Effect of adherence to spectacle wear on early developing literacy: A longitudinal study
PHE ePoster Library. Bruce A. 09/10/18; 221409; 82
Dr. Alison Bruce
Dr. Alison Bruce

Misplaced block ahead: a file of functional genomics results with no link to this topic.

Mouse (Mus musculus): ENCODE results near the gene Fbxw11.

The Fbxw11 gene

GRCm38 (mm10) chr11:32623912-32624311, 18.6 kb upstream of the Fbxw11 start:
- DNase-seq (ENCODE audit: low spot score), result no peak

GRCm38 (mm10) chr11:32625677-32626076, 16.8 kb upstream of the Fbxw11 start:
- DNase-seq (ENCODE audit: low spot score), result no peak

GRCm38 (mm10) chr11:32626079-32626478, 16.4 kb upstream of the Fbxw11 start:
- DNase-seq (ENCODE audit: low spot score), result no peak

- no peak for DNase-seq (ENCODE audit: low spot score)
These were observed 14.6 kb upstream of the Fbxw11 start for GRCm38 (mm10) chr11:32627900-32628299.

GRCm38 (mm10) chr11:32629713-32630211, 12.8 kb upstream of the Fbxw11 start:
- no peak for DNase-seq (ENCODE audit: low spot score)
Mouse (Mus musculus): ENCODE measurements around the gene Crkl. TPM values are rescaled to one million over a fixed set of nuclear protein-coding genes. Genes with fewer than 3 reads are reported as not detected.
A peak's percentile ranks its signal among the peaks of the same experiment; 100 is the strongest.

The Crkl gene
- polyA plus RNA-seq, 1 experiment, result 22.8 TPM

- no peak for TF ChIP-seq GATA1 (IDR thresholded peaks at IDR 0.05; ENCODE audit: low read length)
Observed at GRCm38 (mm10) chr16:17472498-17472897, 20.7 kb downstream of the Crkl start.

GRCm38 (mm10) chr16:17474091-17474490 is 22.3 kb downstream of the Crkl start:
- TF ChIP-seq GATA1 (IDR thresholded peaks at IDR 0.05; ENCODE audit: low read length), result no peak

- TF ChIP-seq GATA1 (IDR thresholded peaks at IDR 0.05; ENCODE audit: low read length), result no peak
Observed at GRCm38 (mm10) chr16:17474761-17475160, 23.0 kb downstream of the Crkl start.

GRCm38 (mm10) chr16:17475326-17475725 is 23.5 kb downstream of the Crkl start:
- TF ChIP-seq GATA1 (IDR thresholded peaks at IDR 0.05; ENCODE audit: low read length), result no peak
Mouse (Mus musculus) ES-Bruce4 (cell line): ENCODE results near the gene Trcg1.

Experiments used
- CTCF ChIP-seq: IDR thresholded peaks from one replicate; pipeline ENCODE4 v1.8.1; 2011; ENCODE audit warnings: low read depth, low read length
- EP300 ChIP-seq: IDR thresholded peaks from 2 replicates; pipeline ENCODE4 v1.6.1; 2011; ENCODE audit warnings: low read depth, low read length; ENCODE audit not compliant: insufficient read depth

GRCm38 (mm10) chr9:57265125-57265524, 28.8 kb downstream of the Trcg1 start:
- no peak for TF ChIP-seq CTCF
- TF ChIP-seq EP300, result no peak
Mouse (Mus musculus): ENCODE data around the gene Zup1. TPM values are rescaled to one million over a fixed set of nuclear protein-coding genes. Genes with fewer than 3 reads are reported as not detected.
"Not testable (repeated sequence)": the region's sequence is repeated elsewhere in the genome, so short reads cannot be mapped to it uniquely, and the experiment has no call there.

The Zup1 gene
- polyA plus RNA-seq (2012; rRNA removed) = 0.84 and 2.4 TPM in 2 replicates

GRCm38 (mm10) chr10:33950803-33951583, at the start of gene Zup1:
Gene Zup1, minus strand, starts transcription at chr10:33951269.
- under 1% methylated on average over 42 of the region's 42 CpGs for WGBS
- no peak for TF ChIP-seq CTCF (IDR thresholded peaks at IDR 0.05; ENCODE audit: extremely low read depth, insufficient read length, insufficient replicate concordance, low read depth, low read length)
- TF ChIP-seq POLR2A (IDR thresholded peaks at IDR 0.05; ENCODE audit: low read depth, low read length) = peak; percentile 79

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Abstract Reduced vision in young children is difficult to detect therefore vision screening is recommended in school (4-5 years). Approximately 15% of children are referred for a further detailed eye examination. However 30% of children fail to attend and of those attending 50% fail to adhere to spectacle wear. The aim of the study was to examine the impact of adherence to spectacle wear on developing vision and literacy in children during their first three years of school. MethodsBaseline epidemiological data, literacy measures, vision screening results and repeat measures of vision (logMAR visual acuity) and literacy (Woodcock reading mastery test) were collected. 2930 children participating in the Born in Bradford (BiB) cohort study participated in the study. 432 (14.7%) children had failed vision screening and were referred for follow-up investigation; they were defined as the treatment group. A further 512 children from the same schools (randomly selected) who had passed vision screening were defined as the comparison group, giving a total of 944 participants. Children were retrospectively classified as adherent (wearing spectacles at follow-up examinations) or non-adherent. ResultsVision improved with adherence to spectacle wear, -0.017 (95% CI -0.020 to -0.015) log units per month (twice the rate of comparison group). Early literacy is affected by the level of vision, even after adjusting for socio-economic factors (-0.33, 95% CI:-0.54 to -0.12), the literacy score reducing by 1.5% for every one line (0.10logMAR) reduction in vision. ConclusionsDuring visual maturation, the presence of refractive error may contribute to a reduction in vision and early intervention is required. This study demonstrates that wearing spectacles is an effective intervention to improve vision and will also impact positively on developing literacy. External funding details AB is funded by a National Institute for Health Research Post-Doctoral Fellowship Award (PDF-2013-06-050). The Born in Bradford study presents independent research commissioned by the National Institute for Health Research Collaboration for Applied Health Research and Care (NIHR CLAHRC) and the Programme Grants for Applied Research funding scheme (RP-PG-0407-10044). The views expressed are those of the author(s) and not necessarily those of the NHS, the NIHR or the Department of Health.
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